The goal of this proposal is to develop specific, rapid and reversible small-molecule kinase activators to probe specific nodes in kinase signaling. The studies proposed here lay the foundation for the development of a new technique for local activation and characterization of complex cell signaling cascades. Currently, we do not a have systematic mean to rapidly activate and detect responses mediated by individual protein kinases. The development of small-molecule dependent split-kinases could elucidate the dynamic nature of signaling pathways, independent of extrinsic signals, providing a roadmap of specific activation pathways that are dependent on levels of kinase activity. In theory, this strategy could be rapidly implemented for dissecting and probing essentially any protein kinase, based on the high degree of homology within kinase families. Inducible split-kinase constructs will provide a powerful method to study individual protein kinases without the need to design specific inhibitors to each kinase of interest. The studies proposed here will provide a tractable method for increasing the threshold of kinase activity in a selective, rapid and tunable manner to address questions relating kinase function with activation levels.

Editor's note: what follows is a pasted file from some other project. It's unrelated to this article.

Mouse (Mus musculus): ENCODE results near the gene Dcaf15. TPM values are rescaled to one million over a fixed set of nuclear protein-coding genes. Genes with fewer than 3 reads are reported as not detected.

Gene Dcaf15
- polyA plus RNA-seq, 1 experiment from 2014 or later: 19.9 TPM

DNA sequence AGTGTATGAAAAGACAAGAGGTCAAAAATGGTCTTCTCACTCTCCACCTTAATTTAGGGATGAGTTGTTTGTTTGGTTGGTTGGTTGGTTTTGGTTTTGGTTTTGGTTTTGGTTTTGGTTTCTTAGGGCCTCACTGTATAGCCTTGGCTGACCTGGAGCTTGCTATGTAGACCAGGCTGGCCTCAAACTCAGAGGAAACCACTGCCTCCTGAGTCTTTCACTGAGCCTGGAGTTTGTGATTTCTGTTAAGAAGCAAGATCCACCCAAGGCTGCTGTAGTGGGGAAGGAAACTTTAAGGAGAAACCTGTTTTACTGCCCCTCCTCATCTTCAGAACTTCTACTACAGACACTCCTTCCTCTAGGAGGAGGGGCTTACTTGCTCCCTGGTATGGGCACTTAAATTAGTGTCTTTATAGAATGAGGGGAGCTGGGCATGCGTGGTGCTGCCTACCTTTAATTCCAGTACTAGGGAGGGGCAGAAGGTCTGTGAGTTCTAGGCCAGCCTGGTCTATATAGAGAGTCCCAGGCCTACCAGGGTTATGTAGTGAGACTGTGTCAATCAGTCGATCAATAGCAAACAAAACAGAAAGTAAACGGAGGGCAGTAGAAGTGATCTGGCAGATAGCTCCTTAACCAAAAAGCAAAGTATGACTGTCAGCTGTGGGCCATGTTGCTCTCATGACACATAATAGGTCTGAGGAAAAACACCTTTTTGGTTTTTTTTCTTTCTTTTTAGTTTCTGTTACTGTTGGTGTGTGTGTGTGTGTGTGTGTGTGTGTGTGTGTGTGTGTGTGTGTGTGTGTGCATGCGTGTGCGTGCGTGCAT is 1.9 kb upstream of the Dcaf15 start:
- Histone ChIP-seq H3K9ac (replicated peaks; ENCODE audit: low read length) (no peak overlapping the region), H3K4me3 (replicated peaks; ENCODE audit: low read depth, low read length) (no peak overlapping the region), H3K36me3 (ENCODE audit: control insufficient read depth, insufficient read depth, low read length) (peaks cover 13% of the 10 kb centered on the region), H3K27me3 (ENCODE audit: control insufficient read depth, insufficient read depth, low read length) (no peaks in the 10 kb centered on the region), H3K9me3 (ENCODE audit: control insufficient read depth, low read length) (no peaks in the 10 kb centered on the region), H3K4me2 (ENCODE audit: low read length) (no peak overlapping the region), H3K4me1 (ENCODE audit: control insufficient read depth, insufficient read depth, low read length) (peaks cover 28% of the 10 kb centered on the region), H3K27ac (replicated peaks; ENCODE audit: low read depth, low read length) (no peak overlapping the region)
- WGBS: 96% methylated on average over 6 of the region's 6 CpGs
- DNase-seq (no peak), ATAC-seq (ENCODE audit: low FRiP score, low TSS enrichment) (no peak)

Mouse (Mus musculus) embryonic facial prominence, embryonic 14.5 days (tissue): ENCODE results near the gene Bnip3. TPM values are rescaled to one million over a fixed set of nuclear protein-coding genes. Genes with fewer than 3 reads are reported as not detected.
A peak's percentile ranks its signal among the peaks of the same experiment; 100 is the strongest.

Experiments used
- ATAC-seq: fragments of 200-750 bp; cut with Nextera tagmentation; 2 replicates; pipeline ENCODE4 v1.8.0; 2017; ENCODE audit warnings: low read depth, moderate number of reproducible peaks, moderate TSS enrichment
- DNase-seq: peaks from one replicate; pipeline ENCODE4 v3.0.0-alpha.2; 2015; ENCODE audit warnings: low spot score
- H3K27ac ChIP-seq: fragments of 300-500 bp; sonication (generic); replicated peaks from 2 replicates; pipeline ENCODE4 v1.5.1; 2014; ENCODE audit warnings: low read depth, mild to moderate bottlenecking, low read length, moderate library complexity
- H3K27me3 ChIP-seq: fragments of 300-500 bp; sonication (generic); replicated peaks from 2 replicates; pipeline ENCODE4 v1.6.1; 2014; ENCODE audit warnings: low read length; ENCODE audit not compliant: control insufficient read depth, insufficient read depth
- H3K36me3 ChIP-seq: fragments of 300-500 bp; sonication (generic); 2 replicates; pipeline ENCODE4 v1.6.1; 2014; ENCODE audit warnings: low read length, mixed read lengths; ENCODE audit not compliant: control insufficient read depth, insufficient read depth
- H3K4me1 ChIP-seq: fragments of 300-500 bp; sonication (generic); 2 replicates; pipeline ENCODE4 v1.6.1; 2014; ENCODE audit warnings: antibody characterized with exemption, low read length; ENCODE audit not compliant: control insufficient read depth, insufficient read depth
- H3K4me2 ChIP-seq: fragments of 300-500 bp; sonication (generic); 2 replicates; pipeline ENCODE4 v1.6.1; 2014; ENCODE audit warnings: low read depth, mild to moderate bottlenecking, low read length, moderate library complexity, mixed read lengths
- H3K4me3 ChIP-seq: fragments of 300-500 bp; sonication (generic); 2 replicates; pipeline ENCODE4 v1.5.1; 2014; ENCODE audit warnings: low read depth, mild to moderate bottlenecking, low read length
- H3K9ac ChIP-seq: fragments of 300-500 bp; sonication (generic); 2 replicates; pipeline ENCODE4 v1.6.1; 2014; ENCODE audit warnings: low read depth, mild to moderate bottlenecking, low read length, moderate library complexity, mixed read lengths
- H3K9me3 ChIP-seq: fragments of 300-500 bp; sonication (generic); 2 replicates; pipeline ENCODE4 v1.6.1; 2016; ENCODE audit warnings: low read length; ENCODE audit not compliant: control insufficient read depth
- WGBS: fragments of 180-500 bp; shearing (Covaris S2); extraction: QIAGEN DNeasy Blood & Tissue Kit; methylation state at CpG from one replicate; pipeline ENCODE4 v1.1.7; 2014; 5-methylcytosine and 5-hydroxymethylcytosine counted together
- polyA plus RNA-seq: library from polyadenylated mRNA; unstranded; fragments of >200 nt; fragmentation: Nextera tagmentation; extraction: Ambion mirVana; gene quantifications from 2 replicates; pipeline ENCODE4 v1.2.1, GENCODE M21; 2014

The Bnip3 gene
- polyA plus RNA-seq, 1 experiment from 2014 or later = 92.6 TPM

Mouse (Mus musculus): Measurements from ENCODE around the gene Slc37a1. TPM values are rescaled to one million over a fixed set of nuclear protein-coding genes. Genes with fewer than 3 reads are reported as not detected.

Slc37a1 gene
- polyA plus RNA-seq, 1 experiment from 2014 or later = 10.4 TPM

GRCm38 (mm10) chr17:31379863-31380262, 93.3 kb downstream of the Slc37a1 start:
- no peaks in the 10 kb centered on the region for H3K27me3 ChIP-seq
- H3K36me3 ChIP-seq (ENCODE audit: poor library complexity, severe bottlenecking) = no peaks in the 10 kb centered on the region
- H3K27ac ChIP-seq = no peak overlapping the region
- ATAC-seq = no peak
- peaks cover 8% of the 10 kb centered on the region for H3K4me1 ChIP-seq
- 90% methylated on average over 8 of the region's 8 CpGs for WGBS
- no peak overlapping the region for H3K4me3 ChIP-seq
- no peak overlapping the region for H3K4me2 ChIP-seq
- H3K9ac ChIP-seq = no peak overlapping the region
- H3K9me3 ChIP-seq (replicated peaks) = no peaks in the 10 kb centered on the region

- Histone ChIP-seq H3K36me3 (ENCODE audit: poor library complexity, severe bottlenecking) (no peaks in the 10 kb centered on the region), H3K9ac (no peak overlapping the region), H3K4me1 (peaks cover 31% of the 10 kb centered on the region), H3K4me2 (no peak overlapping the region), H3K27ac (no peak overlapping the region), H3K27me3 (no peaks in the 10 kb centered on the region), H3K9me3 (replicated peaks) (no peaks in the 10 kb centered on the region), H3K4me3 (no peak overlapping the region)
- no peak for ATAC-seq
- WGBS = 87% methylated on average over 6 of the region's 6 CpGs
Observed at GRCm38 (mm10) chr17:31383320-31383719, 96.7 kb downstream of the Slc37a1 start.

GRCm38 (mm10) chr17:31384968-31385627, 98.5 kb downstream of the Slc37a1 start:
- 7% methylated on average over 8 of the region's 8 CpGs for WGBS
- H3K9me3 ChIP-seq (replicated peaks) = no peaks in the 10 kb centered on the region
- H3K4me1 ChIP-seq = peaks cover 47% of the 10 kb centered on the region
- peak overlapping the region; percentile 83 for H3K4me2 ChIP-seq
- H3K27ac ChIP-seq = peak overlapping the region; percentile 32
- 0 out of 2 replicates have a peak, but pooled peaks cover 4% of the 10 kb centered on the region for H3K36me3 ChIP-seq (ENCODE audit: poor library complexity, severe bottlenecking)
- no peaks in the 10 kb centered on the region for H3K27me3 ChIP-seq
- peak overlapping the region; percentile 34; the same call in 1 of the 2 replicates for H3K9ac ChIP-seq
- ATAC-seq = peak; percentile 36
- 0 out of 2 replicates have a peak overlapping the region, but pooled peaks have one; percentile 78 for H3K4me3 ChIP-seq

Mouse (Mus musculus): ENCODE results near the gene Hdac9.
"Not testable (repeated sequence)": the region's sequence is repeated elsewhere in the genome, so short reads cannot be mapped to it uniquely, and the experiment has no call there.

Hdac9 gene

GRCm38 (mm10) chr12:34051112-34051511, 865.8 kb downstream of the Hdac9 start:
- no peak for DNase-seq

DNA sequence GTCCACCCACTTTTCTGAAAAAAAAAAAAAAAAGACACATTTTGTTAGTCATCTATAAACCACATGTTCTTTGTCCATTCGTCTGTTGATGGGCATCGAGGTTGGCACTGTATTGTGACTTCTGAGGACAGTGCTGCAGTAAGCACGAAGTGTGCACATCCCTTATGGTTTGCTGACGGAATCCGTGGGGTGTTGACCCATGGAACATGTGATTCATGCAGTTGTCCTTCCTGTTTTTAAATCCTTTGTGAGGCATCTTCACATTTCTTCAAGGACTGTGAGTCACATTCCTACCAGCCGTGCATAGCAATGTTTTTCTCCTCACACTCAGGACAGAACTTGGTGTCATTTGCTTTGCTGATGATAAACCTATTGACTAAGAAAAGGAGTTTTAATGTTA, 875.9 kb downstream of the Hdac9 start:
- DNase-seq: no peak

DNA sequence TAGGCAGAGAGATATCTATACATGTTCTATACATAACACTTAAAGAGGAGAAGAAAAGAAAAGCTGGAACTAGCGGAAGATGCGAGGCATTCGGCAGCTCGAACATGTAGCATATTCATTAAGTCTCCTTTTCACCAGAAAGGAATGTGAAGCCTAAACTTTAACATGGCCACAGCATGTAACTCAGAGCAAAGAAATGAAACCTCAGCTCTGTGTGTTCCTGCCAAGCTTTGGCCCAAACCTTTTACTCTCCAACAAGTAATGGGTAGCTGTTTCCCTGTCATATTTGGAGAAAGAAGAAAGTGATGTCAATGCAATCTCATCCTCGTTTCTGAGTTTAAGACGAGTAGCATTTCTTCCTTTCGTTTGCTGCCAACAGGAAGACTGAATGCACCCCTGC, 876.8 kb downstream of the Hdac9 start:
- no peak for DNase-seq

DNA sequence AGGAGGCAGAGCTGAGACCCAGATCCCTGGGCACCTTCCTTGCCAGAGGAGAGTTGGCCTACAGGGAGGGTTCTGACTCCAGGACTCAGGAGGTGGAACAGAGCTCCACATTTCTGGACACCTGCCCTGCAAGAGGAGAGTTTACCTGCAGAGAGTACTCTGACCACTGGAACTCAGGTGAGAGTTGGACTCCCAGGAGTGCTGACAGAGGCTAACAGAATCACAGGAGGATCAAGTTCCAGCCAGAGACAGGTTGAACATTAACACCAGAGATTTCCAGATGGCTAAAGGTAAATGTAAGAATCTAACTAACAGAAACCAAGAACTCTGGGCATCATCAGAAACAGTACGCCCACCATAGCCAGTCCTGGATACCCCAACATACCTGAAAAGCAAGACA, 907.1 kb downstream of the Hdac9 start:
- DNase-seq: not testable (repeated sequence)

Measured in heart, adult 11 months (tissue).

These global phosphorylation studies will reveal the dynamic nature of signaling pathways and follow how these signals change over time as a function of kinase activity. Small-molecule activation of split-kinases will enable the pharmacological value of a kinase to be examined by circumventing extracellular activation of signaling pathways and potentially discovering new physiologically relevant targets for treating diseases.
|Diaz, Juan E; Morgan, Charles W; Minogue, Catherine E et al. (2017) A Split-Abl Kinase for Direct Activation in Cells. Cell Chem Biol 24:1250-1258.e4|